Though the Twilight series, which culminates in The Twilight Saga: Breaking Dawn – Part 2, the fifth and final segment in the franchise, has been a major boon to the film industry and to all involved onscreen, including three directors, stars Taylor Lautner, Robert Pattinson, and Kristen Stewart, original author Stephenie Meyer and a host of character actors and technicians, its blueprints come straight from television.
For instance, savvy viewers, as well as readers, will note that the central triangle of young/undead sexual awakening comes straight out of the Ben/Felicity/Noel love triangle in J.J. Abrams’ seminal WB series Felicity. This is not a glib statement but an entomological one – Meyer and the films’ adaptor, Melissa Rosenberg, knowingly tapped into what the teen market wants.
And what the teen market got is a shoddily-developed, semi-cloaked metaphor for sex and loss of innocence. Over the course of the first four Twilight movies, Bella, new to the Pacific Northwest town of Forks, Wash., fell in love with Edward Cullen (Robert Pattinson), learned that he and his family were vampires and belonged to and did battle with an extended historical network of good and bad guys, warded off the laughably unisexual advances of schoolmate Jacob Black (Taylor Lautner, always the weakest link here), himself able to shift into a werewolf at will, and married Edward. Only after losing her virginity as a bride did Bella become pregnant, and, in violently, painfully, giving birth to a half mortal daughter, Renesmée, then faced certain death.
Let’s think about this for a minute, eh? That is a rough message to send to impressionable audiences about the danger of falling for men and for giving it up to them. Viewers of another vampire saga, TV’s Buffy the Vampire Slayer – Joss Whedon’s WB neighbor to Felicity – learned this lesson early on; as Breaking, Part 2 shows, so did Rosenberg. As did Whedon, Rosenberg finally decides to lighten up the material.
Director Bill Condon and Rosenberg have split Breaking, Meyer’s fourth Twilight book, into two parts, a continuing trend that has nothing to do with narrative and everything to do with revenue. All of the final book could have squeezed into one movie, and this second half contains plenty of filler. Breaking, Part 2 opens just as Bella has been turned into a vampire herself. The only way to keep her from dying is to make her undead. After a few early sequences in which Bella adapts to bloodsucker life, learning to control cravings and walk normally once more, Rosenberg throws out one of two other important plot points.
The first is a geometry lesson. That triangle between Bella, Jacob and Edward no longer exists, but has become an odd kind of quadrangle, or trapezoid; Jacob has “imprinted” on the rapidly growing Renesmée, causing them to be fated together as a couple once she reaches a suitable age. Even in a world of vampires and werewolves, this move was beyond ludicrous. But this scene, as directed by Condon, has a twinge of humor to it, a sign that what in early films was just derisively laughable (a glowing Edward making longing glances at Bella in class, for example), is not intentional. Breaking, Part 2 asking audiences to laugh with it, not at it.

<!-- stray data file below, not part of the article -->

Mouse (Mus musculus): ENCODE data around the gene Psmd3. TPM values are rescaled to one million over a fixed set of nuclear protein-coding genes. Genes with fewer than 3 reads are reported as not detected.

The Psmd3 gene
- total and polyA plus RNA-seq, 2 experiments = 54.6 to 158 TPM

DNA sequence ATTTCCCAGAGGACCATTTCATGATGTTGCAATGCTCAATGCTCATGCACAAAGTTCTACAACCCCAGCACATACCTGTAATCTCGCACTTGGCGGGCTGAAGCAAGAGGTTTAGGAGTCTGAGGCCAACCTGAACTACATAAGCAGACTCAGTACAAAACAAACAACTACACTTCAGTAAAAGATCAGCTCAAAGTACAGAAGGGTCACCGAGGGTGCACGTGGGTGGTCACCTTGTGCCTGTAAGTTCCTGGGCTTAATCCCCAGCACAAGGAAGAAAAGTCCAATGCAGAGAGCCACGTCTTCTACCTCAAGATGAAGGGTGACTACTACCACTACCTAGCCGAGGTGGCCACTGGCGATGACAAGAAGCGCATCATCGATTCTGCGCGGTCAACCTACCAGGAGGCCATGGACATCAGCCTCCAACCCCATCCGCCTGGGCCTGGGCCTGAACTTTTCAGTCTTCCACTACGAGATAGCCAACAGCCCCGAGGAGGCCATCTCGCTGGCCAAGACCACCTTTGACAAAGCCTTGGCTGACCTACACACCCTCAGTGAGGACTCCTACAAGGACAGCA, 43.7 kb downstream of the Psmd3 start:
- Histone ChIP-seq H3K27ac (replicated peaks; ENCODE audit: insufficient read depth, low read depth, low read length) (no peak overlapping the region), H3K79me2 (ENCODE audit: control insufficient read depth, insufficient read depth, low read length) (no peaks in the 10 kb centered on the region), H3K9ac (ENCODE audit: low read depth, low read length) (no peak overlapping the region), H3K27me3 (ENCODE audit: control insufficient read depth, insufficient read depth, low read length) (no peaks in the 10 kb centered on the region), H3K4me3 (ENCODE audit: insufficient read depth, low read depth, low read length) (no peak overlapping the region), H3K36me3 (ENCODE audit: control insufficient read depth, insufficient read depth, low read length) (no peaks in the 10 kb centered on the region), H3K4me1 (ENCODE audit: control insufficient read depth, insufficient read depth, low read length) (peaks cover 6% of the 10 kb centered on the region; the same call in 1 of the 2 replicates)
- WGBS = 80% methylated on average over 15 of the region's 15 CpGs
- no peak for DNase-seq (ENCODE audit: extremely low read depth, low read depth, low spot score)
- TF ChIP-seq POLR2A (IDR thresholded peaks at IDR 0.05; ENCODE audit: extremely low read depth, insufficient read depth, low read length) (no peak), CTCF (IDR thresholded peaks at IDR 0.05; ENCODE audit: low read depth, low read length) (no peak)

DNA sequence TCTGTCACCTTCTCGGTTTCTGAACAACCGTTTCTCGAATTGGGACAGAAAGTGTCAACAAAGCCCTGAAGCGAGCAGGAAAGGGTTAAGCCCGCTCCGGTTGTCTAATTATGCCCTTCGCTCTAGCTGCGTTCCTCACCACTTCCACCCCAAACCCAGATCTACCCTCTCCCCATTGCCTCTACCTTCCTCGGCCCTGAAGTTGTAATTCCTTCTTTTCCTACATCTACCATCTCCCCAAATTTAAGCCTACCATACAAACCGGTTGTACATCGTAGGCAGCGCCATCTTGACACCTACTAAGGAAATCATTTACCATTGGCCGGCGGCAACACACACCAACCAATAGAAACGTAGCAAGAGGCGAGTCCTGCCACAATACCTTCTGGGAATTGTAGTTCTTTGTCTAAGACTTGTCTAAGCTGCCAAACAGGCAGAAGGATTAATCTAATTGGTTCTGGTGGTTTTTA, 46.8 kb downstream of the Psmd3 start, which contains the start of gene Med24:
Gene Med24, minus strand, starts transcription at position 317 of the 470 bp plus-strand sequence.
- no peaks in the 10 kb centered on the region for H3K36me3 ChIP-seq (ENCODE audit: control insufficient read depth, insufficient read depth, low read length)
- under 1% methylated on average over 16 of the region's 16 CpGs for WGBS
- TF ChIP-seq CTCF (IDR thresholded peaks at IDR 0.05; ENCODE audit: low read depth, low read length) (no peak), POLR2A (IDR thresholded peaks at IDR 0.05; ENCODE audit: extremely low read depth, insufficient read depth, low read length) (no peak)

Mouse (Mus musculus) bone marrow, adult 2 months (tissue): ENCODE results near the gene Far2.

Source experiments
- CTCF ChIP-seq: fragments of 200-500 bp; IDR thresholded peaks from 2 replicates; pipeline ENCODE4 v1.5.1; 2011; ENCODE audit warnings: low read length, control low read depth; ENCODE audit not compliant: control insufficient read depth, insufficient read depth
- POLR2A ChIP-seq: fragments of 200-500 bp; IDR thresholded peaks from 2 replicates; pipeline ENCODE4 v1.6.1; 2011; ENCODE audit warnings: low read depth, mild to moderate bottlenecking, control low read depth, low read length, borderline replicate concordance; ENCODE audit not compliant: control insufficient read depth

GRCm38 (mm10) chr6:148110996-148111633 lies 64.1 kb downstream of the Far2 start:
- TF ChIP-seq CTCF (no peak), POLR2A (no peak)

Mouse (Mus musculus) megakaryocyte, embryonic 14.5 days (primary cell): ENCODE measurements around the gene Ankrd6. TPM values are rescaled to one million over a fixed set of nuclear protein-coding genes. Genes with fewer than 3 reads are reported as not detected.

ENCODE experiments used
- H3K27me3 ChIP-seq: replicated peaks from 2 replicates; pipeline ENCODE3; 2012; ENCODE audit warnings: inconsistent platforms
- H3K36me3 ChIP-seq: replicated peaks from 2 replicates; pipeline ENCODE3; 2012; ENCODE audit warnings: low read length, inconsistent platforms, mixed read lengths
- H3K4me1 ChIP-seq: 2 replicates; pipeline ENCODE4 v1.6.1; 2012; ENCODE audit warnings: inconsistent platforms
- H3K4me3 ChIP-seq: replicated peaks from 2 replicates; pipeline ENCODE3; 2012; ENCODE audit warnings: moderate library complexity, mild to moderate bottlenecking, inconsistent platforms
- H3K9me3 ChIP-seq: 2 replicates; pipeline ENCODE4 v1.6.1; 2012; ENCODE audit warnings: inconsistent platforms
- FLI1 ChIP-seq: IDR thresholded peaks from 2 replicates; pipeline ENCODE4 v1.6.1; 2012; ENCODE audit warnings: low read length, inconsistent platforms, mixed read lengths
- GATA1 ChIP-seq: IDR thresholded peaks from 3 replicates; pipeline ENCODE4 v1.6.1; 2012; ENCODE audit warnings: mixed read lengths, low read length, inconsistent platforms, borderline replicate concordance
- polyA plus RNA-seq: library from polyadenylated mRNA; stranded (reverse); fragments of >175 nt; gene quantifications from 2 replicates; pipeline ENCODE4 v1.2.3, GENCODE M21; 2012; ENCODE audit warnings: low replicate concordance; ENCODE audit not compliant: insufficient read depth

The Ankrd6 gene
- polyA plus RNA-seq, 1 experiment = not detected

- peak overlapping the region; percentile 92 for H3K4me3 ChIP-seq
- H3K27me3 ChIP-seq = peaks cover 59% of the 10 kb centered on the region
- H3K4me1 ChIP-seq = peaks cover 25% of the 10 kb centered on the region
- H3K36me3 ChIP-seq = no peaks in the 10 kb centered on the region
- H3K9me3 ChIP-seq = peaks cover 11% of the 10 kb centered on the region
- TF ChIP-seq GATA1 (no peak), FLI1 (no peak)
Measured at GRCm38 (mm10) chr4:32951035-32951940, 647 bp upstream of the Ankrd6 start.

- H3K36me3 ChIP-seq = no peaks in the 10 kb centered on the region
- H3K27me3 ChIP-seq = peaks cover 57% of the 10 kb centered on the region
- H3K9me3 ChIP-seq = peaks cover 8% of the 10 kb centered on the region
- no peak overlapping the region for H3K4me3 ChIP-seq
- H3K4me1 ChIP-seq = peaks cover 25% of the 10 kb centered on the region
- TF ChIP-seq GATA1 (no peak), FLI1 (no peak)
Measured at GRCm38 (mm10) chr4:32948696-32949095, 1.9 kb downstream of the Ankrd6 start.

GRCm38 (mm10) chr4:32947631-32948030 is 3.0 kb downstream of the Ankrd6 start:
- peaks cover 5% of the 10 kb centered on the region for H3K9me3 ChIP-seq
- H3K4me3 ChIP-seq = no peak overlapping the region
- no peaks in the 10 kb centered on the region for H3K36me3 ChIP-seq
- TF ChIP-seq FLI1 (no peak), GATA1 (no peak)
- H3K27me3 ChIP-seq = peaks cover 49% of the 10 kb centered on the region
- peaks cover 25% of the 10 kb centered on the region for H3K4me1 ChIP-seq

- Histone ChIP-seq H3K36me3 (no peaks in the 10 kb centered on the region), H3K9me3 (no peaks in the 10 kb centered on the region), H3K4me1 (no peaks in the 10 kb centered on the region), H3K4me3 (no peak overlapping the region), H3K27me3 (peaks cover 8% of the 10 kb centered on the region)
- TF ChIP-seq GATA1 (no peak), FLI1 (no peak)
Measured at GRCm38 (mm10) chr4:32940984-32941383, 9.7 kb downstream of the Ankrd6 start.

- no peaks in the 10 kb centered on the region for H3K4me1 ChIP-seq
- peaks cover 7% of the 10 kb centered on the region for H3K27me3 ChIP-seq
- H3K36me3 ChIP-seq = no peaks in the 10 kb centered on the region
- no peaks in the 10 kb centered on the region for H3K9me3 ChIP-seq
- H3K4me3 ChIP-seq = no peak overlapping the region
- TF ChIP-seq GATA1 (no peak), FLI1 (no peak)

Well, usually. Some scenes still bear the stench of unintended camp and convolution. Bella, it turns out, has to make some important decisions after the film’s second big piece of information. The Volturi, a sort of vampiric coven and tribunal for the world, has learned of the presence of Renesmée, and mistakenly believes her to be immortal. Immortal children, feared to be uncontrollable and therefore have the potential to reveal to the world the presence of vampires, are illegal, so Volturi leader Aro (Michael Sheen, having an absolute blast) leads his entourage across the globe for a (seemingly easily avoidable) final battle.
Here again, Breaking, Part 2 cannot help but evoke Buffy, as Bella, Edward and his family join forces with Jacob, his shifter pals and a host of other undead characters to prepare for battle, just the way Buffy and her mini-slayers trained and waited to fight the First Evil. Yes, a long portion of the movie is uneventful and redundant. And this gives the audience time to reflect on the movie’s obvious flaws, including the still-limited skills of its three stars (mercifully, Lautner is unseen through much of the movie, as Jacob takes CGI form) and the fact that the entire plot hinges on a quick clarification. Stewart has come a long way as a screen presence, and while she still gives less than she should in some of her scenes, she demonstrates a welcome sense of fortitude in other ones, including an impressive self-awareness in one scene opposite Wendell Pierce. This is truly a “Bella” movie, and Pattinson, who came closest to expressing the films’ innate B-movie sensibilities in Edward’s day-glo skin, has relatively little to do, and what he does often feels phoned in.
Breaking, Part 2 will never be great cinema, but it works as a valentine to its legion of fans. And it is important to point out that beyond the film’s insipid ongoing story, the five films boast great work from Sheen, Billy Burke (as Bella’s father), Ashley Greene as Edward’s adoptive sister Alice, and Guillermo Navarro’s gorgeous Pacific Northwest cinematography has always been unimpeachable. It will never be for everybody, but this last installment should satisfy those who had a stake in the series.